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This is why your local police agency owns military-grade assault equipment

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One of the striking scenes from this week has been the sight of police in Ferguson, Missouri using very sophisticated military gear to assist in crowd control. Images of heavily armored officers driving vehicles that seem better suited for a military operation in Iraq have sparked surprise from Americans who are unaware of the large amount of military surplus equipment that has flooded into local police departments in the past five years.

Much of the gear - ranging from battlefield-grade rifles to armored personnel vehicles - has been passed along to local police departments across the country through the Department of Defense Excess Property Program. That program transfers excess military property to local law enforcement agencies, often at little or no cost.

In Minnesota, the program is administered by the Minnesota Department of Public Safety's Homeland Security and Emergency Management (HSEM) office. According to its web site, Minnesota's Law Enforcement Support Office (LISO) has provided more than $25 million worth of equipment since the program began in 1993. Minnesota law enforcement agencies (LEOs) receiving equipment have included the Bureau of Criminal Apprehension (BCA), the Department of Natural Resources' (DNR) Enforcement Division, along with 85 county sheriff's offices and approximately 325 local police agencies.

The video included in this story comes from LISO and it awkwardly describes the type of equipment available through the program. While some of the equipment is mundane, agencies can also apply for Humvees, personnel carriers shielded to resist bombs, various types of boats as well as drones and helicopters. Weapons such as M-14 and M-16 rifles are available at a discount.

It's not clear how much of this equipment has been ordered in the past few years. The video quotes an HSEM official as stating in June 2012 that $1,000,000 worth of equipment had been delivered in the previous six months, with another $500,000 having been ordered but not yet delivered.

Local law enforcement agencies are also able to buy equipment directly using grants provided through federal block grants. Not surprisingly, when a police department has the ability to acquire sophisticated high-tech equipment for little or no cost, they're going to take advantage of the opportunity. In 2011, the Center For Investigative Reporting estimated that more than $34 billion worth of federal block grants had been provided since 2001.

It's difficult to estimate exactly how much equipment has been provided to Minnesota LEOs through either program. I contacted more than a dozen agencies on Wednesday and none was willing to discuss program specifics. The tracking is especially challenging with the block grant program, which even the federal government admits has only loose record keeping.

But it doesn't take long to search local Minnesota media outlets before you find plenty of examples of law enforcement agencies touting their latest acquisition to the press. In November 2011, Washington County Sheriff Bill Hutton proudly showed off a new 9-ton, $237,000 bullet-resistant Bearcat armored vehicle that was bought with a grant from the federal government. The Star-Tribune article noted that the agency was also receiving a $226,000 mobile command post and a $70,000 robot.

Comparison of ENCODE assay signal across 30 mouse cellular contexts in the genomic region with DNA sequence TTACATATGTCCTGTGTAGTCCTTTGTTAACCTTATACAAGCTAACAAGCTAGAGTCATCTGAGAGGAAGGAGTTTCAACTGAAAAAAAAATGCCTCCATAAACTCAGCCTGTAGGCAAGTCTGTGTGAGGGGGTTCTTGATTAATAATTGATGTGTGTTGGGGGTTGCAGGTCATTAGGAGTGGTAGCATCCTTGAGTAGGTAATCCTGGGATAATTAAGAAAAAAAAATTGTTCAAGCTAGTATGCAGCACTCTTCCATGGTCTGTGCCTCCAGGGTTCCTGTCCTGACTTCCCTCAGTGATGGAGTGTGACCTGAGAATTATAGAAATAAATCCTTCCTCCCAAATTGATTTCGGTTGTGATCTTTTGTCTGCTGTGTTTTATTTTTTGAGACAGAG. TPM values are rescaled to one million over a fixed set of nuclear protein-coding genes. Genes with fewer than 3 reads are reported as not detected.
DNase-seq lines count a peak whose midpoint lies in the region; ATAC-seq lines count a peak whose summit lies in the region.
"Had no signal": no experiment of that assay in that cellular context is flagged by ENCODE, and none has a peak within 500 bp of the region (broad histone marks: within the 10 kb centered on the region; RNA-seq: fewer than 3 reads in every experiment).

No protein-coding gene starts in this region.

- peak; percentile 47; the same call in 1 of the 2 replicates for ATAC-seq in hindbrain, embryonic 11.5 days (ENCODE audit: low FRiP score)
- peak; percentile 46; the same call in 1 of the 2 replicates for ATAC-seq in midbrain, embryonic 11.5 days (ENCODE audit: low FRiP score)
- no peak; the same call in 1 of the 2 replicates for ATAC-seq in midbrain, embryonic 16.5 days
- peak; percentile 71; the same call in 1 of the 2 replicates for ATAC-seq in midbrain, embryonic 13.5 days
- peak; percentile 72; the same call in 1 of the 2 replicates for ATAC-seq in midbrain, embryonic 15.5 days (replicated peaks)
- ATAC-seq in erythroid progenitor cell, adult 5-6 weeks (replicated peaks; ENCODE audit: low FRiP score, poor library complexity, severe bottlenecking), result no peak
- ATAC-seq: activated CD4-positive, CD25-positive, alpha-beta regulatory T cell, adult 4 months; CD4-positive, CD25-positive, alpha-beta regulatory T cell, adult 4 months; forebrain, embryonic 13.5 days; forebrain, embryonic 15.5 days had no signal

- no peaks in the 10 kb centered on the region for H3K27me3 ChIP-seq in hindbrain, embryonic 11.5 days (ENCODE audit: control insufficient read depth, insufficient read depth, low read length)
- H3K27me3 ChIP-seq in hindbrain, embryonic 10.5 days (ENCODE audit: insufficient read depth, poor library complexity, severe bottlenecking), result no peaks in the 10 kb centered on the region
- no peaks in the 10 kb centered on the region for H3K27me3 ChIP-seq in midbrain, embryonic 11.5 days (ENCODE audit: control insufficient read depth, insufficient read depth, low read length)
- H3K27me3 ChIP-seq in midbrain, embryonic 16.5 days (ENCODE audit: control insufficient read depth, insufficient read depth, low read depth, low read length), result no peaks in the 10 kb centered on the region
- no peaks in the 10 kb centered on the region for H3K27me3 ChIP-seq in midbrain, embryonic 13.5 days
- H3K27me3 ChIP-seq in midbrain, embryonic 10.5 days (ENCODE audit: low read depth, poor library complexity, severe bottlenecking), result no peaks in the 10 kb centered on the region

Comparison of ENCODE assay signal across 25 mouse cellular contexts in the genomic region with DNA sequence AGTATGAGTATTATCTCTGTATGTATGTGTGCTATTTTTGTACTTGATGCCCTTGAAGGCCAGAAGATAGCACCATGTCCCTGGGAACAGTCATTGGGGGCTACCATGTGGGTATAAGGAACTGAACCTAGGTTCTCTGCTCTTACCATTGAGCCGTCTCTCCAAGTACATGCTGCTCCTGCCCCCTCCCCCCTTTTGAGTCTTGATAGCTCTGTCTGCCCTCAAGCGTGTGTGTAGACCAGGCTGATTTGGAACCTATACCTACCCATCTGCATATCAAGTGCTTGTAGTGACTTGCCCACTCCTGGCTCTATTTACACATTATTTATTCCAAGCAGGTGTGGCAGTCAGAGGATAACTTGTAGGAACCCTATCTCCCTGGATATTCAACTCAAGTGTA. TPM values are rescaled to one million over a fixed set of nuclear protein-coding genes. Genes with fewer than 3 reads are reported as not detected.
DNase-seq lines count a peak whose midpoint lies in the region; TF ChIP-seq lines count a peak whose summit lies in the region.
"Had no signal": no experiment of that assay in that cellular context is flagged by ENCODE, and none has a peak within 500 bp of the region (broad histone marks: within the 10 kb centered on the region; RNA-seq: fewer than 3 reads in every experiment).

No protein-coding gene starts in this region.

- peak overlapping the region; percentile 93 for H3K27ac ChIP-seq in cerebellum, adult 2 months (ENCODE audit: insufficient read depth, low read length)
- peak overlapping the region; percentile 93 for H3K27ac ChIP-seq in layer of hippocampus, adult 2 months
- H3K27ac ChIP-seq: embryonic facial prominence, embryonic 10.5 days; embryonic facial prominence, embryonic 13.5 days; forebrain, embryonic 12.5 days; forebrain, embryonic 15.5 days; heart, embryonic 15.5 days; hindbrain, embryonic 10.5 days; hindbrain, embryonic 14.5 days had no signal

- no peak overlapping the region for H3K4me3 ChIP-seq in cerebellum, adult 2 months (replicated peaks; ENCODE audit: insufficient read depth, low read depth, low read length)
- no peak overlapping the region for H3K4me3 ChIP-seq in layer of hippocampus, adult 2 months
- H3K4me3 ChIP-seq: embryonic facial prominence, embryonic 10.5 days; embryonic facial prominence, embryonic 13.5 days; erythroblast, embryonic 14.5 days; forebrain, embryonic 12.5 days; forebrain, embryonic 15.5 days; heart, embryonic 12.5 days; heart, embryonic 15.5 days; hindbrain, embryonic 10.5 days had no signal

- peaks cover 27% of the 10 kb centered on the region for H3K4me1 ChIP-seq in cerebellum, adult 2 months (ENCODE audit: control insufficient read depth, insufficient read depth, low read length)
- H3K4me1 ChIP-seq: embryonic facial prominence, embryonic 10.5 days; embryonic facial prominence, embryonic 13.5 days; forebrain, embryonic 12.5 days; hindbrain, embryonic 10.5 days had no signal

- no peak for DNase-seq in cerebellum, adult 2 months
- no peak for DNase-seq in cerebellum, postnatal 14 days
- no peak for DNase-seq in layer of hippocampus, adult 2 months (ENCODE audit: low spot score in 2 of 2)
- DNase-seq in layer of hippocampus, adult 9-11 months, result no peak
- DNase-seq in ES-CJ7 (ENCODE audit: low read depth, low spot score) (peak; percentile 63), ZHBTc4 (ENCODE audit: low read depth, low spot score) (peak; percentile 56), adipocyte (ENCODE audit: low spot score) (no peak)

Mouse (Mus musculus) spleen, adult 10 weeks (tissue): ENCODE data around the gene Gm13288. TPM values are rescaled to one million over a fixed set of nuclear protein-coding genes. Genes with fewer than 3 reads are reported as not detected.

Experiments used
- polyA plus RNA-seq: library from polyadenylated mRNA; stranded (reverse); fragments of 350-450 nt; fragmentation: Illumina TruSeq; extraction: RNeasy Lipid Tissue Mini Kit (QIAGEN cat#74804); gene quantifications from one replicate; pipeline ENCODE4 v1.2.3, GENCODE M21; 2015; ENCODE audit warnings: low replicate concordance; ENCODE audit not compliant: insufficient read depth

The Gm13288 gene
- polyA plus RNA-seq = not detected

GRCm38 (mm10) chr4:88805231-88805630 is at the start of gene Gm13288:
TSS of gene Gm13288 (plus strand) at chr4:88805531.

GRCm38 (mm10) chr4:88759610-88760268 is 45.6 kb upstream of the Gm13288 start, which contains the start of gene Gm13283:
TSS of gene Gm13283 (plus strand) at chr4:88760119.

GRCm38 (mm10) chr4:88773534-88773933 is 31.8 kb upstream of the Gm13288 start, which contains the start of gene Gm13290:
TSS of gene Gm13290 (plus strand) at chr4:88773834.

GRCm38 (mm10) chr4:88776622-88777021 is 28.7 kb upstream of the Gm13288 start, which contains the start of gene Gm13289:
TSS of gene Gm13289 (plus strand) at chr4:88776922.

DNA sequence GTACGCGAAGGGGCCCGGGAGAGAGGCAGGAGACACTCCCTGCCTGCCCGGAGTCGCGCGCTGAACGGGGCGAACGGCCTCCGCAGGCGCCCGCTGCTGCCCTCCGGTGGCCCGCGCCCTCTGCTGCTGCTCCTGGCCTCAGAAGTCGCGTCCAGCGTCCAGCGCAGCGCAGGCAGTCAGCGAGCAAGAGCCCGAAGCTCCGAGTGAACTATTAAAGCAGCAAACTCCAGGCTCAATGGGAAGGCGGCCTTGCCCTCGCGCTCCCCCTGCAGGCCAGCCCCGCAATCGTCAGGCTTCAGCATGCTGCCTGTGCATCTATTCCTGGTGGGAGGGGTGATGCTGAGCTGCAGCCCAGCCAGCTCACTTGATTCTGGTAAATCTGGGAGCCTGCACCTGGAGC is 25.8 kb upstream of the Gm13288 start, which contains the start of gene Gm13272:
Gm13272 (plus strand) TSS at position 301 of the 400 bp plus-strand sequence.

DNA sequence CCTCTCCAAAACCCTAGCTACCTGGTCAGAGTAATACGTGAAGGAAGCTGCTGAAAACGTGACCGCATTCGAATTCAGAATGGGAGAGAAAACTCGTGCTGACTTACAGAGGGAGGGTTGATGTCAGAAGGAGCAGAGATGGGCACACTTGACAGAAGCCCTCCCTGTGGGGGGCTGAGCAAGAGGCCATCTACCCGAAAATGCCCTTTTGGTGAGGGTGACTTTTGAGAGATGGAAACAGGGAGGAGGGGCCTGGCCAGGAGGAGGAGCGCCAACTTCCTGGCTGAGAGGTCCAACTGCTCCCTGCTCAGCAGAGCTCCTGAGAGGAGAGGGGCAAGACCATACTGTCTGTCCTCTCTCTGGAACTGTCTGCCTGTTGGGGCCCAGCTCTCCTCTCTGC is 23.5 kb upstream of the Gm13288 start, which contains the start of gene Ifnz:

The BearCat is manufactured by Lenco Armored Vehicles, which suggests the vehicle "may be used as a S.W.A.T. or Military Counter Attack and Rescue Vehicle and is often used in hostile Urban Environments or as a Patrol/Reaction Vehicle on a Military Base."

There are at least seven BearCats in use in Minnesota, although it's unlikely any of the areas could be described as a potential "hostile urban environment." In July, 2013, the Minnesota Valley Regional Tactical Response Team acquired its Bearcat, Dakota County acquired one in 2008 and the Roseville Police Department got its Bearcat in 2012.

Law enforcement officials and the equipment manufacturers defend the increase of military-grade equipment at the local level, citing an increase in societal violence and the possibility of a terrorist attack. Defense manufacturer Oshkosh Defense sells a "tactical protector vehicle" to law enforcement agencies, which can be purchased with a federal block grant. On its web site, Oshkosh suggests the vehicle helps police address a more dangerous world:

"As criminal organizations are increasingly armed with military-style weapons, law enforcement operations require the same level of field-tested and combat-proven protection used by soldiers and Marines in Iraq, Afghanistan and other high-risk locations."

But critics of the militarization of local law enforcement cite is as a factor in building additional walls between police and the people they are hired to protect. They note that local agencies don't have the training to use sophisticated equipment properly. They also argue that the more military-style equipment an agency owns, the more likely it is to be used, often inappropriately.

Norm Stamper was the police chief of Seattle in 1999 and he supervised an infamous crackdown on protesters during a World Trade Organization meeting. He told The Nation that he now regrets the military-like response from his department:

"My support for a militaristic solution caused all hell to break loose. Rocks, bottles and newspaper racks went flying. Windows were smashed, stores were looted, fires lighted; and more gas filled the streets, with some cops clearly overreacting, escalating and prolonging the conflict. The “Battle in Seattle,” as the WTO protests and their aftermath came to be known, was a huge setback—for the protesters, my cops, the community."

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